11 January, 2006 04:01  
Blogger Al Ain Taxi said...

I think its shameful that so much money is being made in places like India by people who simply charge a fortune to workers who want to come out here.Then they demand it back knowing that the worker will struggle to meet his debts while not wanting to come home empty handed.

It's definately time that these 'middle men' were cut out of the equation and there should be UAE government offices or agencies in those countries with official guidelines who deal with getting people over here, visas etc without the workers incurring huge debts.

11 January, 2006 09:51  
Blogger Balushi said...

@ DR, wasta is an entity or a thing used to get a push, for eg to get a job, get a drivers license etc etc

but to get a salary on time you dont need wasta you need your RIGHTS.

Oh i am still working on that website

11 January, 2006 11:32  
Anonymous Anonymous said...

It's all about priorities, it takes less than a year to put up a 50 story skyscraper, but 6 months to pay a labourer his dues, see the anomaly?

Regardless what Al kaaabi does its all spin, or sand in your eyes, the reality is labour is cheap and plentiful, and the locals only know that too well.

What keeps them ion favour is this dexterity in the use of medias to promote values that actually appeal to the civilised but have no foothold here or in the subcontinent where abuse and exploitation is the norm.

11 January, 2006 13:14  
Blogger Destitute Rebel said...

@baluchi - Its good to see that you are putting an effort into exposing the non payment by making a website - i suggest you start by buying the domain before someone beats you to it.

11 January, 2006 14:23  
Anonymous Anonymous said...

The UAE government claims that this is a "free market" and so prices cannot be fixed. Why not apply the same freedom to the labour market? Why restrict movement? Isn't this hypocrisy??

11 January, 2006 15:14  
Blogger John B. Chilton said...

anon, just above, I agree that lack of labor mobility is the key. About the free market rhetoric, it doesn't match the reality in the labor market, but not just the labor market.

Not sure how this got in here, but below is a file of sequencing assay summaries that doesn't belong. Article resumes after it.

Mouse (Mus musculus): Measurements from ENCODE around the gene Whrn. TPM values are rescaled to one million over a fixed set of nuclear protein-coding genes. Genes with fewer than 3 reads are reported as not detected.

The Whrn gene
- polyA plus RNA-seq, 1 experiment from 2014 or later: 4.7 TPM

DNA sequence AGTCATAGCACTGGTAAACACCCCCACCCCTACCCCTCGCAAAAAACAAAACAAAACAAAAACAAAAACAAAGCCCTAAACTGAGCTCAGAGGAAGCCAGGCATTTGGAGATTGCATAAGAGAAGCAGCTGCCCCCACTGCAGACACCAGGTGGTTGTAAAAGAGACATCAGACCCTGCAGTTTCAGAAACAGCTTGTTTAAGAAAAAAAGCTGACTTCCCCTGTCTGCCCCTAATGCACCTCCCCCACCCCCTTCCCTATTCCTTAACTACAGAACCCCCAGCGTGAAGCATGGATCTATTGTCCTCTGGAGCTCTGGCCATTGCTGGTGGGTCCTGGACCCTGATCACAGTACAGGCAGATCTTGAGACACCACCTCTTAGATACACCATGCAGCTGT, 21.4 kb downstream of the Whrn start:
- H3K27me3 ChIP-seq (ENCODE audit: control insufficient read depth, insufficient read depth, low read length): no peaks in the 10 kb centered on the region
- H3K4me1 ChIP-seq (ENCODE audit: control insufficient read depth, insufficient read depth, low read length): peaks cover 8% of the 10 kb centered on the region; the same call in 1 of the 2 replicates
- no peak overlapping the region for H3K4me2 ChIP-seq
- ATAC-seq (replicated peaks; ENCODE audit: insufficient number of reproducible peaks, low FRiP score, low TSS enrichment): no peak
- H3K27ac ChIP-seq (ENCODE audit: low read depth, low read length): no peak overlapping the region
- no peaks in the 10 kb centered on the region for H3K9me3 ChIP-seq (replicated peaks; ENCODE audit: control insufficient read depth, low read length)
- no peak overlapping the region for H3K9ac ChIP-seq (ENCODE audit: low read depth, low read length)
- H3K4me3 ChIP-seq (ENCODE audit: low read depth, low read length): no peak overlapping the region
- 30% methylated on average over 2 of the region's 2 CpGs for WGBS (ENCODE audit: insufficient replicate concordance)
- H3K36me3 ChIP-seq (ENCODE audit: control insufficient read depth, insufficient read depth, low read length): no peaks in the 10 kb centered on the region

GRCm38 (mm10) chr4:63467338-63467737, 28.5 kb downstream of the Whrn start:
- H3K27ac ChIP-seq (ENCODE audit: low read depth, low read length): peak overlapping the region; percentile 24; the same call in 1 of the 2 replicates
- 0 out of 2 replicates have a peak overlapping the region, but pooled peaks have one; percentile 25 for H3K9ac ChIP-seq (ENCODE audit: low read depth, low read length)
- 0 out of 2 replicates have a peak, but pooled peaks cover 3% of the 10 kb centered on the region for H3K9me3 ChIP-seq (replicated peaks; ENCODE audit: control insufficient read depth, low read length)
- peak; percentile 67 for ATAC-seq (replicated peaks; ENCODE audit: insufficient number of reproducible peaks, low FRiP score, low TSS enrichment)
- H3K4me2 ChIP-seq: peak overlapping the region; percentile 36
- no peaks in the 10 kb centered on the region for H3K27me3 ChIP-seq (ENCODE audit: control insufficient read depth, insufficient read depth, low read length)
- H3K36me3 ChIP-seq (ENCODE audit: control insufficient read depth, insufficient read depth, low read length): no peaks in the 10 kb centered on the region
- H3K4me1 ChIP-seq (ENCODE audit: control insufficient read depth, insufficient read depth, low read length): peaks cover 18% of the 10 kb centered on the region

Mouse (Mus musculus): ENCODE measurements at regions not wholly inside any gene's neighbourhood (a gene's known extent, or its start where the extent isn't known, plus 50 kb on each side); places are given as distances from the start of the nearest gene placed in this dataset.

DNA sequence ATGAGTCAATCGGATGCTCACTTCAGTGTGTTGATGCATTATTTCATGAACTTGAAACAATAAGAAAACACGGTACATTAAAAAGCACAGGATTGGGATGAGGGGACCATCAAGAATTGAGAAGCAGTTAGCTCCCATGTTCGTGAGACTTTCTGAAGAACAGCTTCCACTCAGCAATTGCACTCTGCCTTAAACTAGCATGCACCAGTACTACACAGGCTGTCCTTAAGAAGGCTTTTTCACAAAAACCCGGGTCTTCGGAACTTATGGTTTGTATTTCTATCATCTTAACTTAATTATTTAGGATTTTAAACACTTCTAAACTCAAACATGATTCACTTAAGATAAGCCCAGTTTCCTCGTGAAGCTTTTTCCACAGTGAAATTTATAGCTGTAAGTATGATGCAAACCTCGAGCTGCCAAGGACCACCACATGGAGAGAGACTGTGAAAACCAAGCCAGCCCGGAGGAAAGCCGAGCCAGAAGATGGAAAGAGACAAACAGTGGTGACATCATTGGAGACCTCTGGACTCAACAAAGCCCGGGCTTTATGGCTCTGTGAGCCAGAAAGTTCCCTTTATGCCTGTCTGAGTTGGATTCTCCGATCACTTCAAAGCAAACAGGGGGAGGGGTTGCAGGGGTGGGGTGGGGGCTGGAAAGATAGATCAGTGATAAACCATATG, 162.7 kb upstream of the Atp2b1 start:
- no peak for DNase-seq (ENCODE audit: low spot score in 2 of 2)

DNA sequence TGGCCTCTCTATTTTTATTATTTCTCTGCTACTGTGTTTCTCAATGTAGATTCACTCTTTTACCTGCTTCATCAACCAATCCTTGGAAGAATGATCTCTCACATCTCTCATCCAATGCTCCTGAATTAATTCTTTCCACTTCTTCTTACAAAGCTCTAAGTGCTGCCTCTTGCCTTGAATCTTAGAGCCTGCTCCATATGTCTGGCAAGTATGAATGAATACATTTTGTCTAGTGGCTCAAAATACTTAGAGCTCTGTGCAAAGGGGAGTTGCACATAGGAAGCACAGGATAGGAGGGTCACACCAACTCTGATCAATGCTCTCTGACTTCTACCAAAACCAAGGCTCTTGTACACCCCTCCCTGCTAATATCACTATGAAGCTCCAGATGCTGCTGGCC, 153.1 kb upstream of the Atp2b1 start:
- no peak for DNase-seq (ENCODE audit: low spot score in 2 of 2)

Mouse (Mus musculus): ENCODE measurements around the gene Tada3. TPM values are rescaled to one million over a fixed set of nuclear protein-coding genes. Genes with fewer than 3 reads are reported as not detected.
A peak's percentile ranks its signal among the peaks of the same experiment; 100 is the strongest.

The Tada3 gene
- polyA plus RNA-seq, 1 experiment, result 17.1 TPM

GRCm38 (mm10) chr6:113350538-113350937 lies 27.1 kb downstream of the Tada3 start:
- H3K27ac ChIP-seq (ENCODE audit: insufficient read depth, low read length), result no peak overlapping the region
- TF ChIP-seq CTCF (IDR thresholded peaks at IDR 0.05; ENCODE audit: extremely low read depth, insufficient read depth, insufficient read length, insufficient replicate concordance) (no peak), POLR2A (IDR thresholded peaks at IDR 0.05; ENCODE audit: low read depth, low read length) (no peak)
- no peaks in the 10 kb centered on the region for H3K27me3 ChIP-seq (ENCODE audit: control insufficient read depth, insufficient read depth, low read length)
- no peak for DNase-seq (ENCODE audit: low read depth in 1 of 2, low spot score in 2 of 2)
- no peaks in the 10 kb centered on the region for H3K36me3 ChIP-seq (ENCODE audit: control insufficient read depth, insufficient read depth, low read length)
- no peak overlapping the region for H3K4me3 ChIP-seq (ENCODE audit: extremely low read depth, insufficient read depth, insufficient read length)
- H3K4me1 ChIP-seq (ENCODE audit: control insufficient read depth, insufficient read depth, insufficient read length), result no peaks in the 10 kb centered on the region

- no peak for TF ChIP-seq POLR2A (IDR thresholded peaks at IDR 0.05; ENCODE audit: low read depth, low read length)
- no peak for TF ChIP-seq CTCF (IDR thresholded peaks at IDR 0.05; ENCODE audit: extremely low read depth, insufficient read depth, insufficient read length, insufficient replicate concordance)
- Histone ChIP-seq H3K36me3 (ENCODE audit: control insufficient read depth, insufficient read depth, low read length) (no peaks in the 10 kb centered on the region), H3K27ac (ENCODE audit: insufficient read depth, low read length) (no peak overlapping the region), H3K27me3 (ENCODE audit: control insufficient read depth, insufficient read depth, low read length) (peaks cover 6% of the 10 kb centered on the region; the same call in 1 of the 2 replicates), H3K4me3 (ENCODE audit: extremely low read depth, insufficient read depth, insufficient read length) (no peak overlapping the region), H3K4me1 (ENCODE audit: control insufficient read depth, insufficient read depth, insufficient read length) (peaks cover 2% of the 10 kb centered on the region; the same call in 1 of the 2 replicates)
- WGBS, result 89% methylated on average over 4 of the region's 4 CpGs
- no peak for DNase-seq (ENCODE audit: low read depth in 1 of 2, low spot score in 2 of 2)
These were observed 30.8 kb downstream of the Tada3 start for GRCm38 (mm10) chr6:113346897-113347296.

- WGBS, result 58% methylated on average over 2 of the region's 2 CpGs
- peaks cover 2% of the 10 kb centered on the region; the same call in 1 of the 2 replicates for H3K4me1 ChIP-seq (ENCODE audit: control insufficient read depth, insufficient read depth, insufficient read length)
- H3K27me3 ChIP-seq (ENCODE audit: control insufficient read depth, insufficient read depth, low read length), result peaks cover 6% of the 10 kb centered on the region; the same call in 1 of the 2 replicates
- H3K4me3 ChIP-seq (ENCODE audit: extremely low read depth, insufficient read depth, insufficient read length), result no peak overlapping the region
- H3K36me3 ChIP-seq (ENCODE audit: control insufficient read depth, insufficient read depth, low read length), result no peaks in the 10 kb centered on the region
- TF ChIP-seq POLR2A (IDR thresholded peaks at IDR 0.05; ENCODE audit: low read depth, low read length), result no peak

11 January, 2006 17:53  
Anonymous Anonymous said...

Its free market with respect to anything to do with prices of goods or accomodation.

However as far as labour mobility or telecom services are concerned, by no stretch of imagination do we have anythign close to a free market

11 January, 2006 20:55  
Blogger archer14 said...

With 60% of letters to the editors in GN being of the "name withheld" category (everyday) when most of them aren't even complaints, what is the real purpose of this website? If it's about creating awareness, then the author should realise that most people here are of the "Oh, so sad...anyway,..." type.
Let's hope this destined-for-doom project does make it to some newspaper.

11 January, 2006 20:58  
Blogger secretdubai said...

With 60% of letters to the editors in GN being of the "name withheld" category (everyday) when most of them aren't even complaints

Yes - it's odd that. I once wrote a letter to GN in my real name, and they published it "name withheld". I never requested anonymity, and it wasn't a particularly controversial subject.

11 January, 2006 21:24  
Anonymous Anonymous said...

It is a fact that the treatment of laborers in this country is close slavery. As we all know this country survives on cheap foriegn labour. I would consider it a great step forward (ie. a movement from developing towards developed) if country gave equal rights to laborers, indeed all.

On a lighter note, why Oscar Wilde?

11 January, 2006 22:32  
Anonymous Anonymous said...

I donno why always picturing Pyramids when looking at the construction sites... I think analogy's hidden in the word "SLAVE" not "CIVILISATION".

50 years down the line, all these would be remembered as Singapore copycat project. Well, all the islands would be washed off by then unless they close Persian Gulf and make it a big lake!!

12 January, 2006 03:58  
Anonymous Anonymous said...

Asslamu Alaikum

We would like to inform you of a unique and creative advertising opportunity available for Muslim websites. Please visit the newly launched for more information.

12 January, 2006 04:52  
Anonymous Anonymous said...

Can i use this blog to conduct an informal survey of salaries in the UAE?

Mine is AED 12,600 with no other benefits.

12 January, 2006 14:03  
Blogger Balushi said...

@DR, Buddy i dont have the money yet to start my web.

12 January, 2006 14:10  
Anonymous Anonymous said...

finally someone in the uae grows a conscience..i do hope something positive comes off of the efforts of the m-wasta site.

I cannot comprehend how this country expects to be recognised as a modern and developed nation if it does not revamp its outdated position on labour and related issues. With a rapidly rising cost of living, increased influx of foreign workers, massive development projects and a growing presence in the world, the uae, and especially dubai, has to focus on dealing fairly with these issues. Finish the system of blue collar slavery (visa mafias) and white collar slavery (the ban & NOC system).

12 January, 2006 14:15  
Blogger Tim Newman said...

Yes - it's odd that. I once wrote a letter to GN in my real name, and they published it "name withheld".

They probably guessed that Secret Dubai was not your real name. ;)

12 January, 2006 14:37  
Anonymous Anonymous said...

she said she sent it in her REAL NAME not secret dubai obviously, silly.